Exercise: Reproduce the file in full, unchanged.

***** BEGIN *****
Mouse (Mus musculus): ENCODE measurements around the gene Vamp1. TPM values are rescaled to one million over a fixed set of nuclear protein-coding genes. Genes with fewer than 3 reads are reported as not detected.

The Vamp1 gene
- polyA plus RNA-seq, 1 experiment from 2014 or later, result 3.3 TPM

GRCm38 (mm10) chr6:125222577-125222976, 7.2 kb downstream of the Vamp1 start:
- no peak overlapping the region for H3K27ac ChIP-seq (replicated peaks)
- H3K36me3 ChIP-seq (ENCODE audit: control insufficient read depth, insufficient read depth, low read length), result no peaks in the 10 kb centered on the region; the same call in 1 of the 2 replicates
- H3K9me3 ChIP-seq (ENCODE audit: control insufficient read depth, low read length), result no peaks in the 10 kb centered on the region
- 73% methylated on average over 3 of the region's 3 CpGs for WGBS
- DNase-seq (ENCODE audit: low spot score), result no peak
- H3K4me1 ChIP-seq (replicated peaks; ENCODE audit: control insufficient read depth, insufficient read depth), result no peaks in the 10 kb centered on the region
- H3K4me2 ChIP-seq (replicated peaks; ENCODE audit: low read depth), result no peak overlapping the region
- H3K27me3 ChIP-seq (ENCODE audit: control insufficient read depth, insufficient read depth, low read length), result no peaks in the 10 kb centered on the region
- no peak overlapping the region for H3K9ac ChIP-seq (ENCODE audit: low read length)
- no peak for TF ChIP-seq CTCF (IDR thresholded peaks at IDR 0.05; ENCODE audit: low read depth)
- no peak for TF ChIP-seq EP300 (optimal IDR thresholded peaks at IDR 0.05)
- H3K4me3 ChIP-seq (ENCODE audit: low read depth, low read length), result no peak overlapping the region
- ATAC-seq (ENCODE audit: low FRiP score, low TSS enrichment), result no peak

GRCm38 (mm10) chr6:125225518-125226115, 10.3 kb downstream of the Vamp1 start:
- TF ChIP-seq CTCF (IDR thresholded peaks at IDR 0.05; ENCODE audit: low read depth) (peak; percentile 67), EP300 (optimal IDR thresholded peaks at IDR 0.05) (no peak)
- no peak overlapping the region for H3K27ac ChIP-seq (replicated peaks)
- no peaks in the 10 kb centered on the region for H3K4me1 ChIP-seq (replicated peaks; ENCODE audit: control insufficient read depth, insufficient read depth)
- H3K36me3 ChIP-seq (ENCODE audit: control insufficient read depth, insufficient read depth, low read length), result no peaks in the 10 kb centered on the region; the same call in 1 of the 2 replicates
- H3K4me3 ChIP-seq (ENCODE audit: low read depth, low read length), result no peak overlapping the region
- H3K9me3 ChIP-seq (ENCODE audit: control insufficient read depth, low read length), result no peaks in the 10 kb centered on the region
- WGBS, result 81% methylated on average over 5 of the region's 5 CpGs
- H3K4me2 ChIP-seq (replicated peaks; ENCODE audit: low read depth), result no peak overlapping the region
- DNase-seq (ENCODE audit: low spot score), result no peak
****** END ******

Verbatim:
Mouse (Mus musculus): ENCODE measurements around the gene Vamp1. TPM values are rescaled to one million over a fixed set of nuclear protein-coding genes. Genes with fewer than 3 reads are reported as not detected.

The Vamp1 gene
- polyA plus RNA-seq, 1 experiment from 2014 or later, result 3.3 TPM

GRCm38 (mm10) chr6:125222577-125222976, 7.2 kb downstream of the Vamp1 start:
- no peak overlapping the region for H3K27ac ChIP-seq (replicated peaks)
- H3K36me3 ChIP-seq (ENCODE audit: control insufficient read depth, insufficient read depth, low read length), result no peaks in the 10 kb centered on the region; the same call in 1 of the 2 replicates
- H3K9me3 ChIP-seq (ENCODE audit: control insufficient read depth, low read length), result no peaks in the 10 kb centered on the region
- 73% methylated on average over 3 of the region's 3 CpGs for WGBS
- DNase-seq (ENCODE audit: low spot score), result no peak
- H3K4me1 ChIP-seq (replicated peaks; ENCODE audit: control insufficient read depth, insufficient read depth), result no peaks in the 10 kb centered on the region
- H3K4me2 ChIP-seq (replicated peaks; ENCODE audit: low read depth), result no peak overlapping the region
- H3K27me3 ChIP-seq (ENCODE audit: control insufficient read depth, insufficient read depth, low read length), result no peaks in the 10 kb centered on the region
- no peak overlapping the region for H3K9ac ChIP-seq (ENCODE audit: low read length)
- no peak for TF ChIP-seq CTCF (IDR thresholded peaks at IDR 0.05; ENCODE audit: low read depth)
- no peak for TF ChIP-seq EP300 (optimal IDR thresholded peaks at IDR 0.05)
- H3K4me3 ChIP-seq (ENCODE audit: low read depth, low read length), result no peak overlapping the region
- ATAC-seq (ENCODE audit: low FRiP score, low TSS enrichment), result no peak

GRCm38 (mm10) chr6:125225518-125226115, 10.3 kb downstream of the Vamp1 start:
- TF ChIP-seq CTCF (IDR thresholded peaks at IDR 0.05; ENCODE audit: low read depth) (peak; percentile 67), EP300 (optimal IDR thresholded peaks at IDR 0.05) (no peak)
- no peak overlapping the region for H3K27ac ChIP-seq (replicated peaks)
- no peaks in the 10 kb centered on the region for H3K4me1 ChIP-seq (replicated peaks; ENCODE audit: control insufficient read depth, insufficient read depth)
- H3K36me3 ChIP-seq (ENCODE audit: control insufficient read depth, insufficient read depth, low read length), result no peaks in the 10 kb centered on the region; the same call in 1 of the 2 replicates
- H3K4me3 ChIP-seq (ENCODE audit: low read depth, low read length), result no peak overlapping the region
- H3K9me3 ChIP-seq (ENCODE audit: control insufficient read depth, low read length), result no peaks in the 10 kb centered on the region
- WGBS, result 81% methylated on average over 5 of the region's 5 CpGs
- H3K4me2 ChIP-seq (replicated peaks; ENCODE audit: low read depth), result no peak overlapping the region
- DNase-seq (ENCODE audit: low spot score), result no peak